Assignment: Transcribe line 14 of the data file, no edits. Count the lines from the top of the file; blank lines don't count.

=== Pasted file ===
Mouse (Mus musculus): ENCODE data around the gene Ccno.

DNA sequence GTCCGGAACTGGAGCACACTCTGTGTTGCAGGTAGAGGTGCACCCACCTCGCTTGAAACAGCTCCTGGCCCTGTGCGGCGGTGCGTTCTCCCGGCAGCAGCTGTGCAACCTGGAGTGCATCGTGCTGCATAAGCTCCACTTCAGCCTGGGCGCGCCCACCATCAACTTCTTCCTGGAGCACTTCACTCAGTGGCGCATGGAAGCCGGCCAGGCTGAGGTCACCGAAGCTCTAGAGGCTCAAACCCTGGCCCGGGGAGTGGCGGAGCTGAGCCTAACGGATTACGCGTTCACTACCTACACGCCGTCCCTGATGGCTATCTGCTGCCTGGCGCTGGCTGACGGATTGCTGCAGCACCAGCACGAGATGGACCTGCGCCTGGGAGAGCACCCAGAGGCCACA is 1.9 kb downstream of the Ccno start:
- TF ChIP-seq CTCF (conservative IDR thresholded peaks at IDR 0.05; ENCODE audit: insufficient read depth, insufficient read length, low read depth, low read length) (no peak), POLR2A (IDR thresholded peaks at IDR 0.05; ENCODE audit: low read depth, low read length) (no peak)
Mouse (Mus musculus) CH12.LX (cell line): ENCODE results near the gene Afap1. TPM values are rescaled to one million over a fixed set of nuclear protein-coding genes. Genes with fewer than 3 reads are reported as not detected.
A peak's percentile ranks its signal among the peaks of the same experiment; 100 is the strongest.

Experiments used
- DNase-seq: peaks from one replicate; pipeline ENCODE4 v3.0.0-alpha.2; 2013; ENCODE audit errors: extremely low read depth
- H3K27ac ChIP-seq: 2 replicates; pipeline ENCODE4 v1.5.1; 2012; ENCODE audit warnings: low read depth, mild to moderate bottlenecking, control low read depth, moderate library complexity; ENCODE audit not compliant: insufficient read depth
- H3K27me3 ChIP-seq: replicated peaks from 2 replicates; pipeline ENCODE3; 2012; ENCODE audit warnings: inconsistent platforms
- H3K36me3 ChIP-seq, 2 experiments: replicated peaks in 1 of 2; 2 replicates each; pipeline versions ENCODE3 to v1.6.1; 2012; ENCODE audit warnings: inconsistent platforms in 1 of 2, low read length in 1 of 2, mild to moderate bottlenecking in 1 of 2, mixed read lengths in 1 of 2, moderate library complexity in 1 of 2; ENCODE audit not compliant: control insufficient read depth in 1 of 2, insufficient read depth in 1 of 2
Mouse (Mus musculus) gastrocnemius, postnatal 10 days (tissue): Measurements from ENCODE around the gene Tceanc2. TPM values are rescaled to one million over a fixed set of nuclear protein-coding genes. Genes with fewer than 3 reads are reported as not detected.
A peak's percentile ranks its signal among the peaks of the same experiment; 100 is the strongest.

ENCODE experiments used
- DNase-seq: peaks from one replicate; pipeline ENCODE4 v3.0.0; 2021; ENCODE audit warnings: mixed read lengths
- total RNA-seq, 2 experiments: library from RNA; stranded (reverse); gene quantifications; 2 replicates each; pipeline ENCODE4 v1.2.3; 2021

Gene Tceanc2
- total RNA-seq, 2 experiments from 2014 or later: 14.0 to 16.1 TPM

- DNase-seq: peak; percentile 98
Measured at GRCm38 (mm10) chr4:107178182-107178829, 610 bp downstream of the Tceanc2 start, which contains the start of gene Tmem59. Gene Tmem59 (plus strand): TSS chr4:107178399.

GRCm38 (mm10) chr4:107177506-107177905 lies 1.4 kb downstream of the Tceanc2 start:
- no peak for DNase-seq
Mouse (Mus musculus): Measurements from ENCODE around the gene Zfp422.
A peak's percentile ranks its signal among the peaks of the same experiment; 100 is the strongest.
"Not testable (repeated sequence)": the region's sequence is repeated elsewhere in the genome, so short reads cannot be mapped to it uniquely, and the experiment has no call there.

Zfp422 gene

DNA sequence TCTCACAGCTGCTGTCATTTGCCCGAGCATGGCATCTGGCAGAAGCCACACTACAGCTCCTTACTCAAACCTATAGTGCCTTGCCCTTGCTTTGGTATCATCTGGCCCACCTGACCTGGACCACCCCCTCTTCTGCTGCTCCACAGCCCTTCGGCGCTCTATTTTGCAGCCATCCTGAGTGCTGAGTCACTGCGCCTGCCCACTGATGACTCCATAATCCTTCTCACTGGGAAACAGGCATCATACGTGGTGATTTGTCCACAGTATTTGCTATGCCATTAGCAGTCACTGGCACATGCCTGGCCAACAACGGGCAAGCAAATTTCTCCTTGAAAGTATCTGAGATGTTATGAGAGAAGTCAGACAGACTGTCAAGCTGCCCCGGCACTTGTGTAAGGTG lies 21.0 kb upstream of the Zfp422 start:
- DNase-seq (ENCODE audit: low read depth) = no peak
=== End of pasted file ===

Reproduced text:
- DNase-seq: peaks from one replicate; pipeline ENCODE4 v3.0.0; 2021; ENCODE audit warnings: mixed read lengths